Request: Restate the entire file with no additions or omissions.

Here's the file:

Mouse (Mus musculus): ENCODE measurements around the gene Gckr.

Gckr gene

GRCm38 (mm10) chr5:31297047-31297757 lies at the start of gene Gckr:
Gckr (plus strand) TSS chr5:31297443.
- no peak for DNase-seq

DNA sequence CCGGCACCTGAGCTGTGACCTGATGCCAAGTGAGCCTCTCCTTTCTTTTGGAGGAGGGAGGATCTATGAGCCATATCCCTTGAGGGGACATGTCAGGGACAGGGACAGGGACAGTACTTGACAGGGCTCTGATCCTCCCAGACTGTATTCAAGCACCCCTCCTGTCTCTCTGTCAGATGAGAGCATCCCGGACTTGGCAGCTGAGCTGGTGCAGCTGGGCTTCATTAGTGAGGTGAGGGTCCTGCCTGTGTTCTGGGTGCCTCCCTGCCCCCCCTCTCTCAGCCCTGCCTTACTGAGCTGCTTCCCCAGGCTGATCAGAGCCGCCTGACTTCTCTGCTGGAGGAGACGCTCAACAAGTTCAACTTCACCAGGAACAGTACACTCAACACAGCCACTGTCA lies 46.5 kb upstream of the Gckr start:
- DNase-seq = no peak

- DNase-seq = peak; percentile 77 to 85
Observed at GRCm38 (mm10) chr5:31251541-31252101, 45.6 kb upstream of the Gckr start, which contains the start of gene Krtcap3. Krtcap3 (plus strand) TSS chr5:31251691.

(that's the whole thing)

Mouse (Mus musculus): ENCODE measurements around the gene Gckr.

Gckr gene

GRCm38 (mm10) chr5:31297047-31297757 lies at the start of gene Gckr:
Gckr (plus strand) TSS chr5:31297443.
- no peak for DNase-seq

DNA sequence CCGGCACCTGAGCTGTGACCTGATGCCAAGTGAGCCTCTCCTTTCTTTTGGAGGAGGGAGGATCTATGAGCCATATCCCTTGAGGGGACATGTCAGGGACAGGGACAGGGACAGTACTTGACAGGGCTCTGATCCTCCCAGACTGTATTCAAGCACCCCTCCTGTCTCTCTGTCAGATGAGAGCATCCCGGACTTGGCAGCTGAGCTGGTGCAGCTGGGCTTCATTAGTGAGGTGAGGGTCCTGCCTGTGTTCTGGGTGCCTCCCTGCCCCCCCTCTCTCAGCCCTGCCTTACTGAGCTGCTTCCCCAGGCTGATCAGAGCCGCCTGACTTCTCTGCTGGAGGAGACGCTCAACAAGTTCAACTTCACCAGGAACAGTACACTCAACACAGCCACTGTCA lies 46.5 kb upstream of the Gckr start:
- DNase-seq = no peak

- DNase-seq = peak; percentile 77 to 85
Observed at GRCm38 (mm10) chr5:31251541-31252101, 45.6 kb upstream of the Gckr start, which contains the start of gene Krtcap3. Krtcap3 (plus strand) TSS chr5:31251691.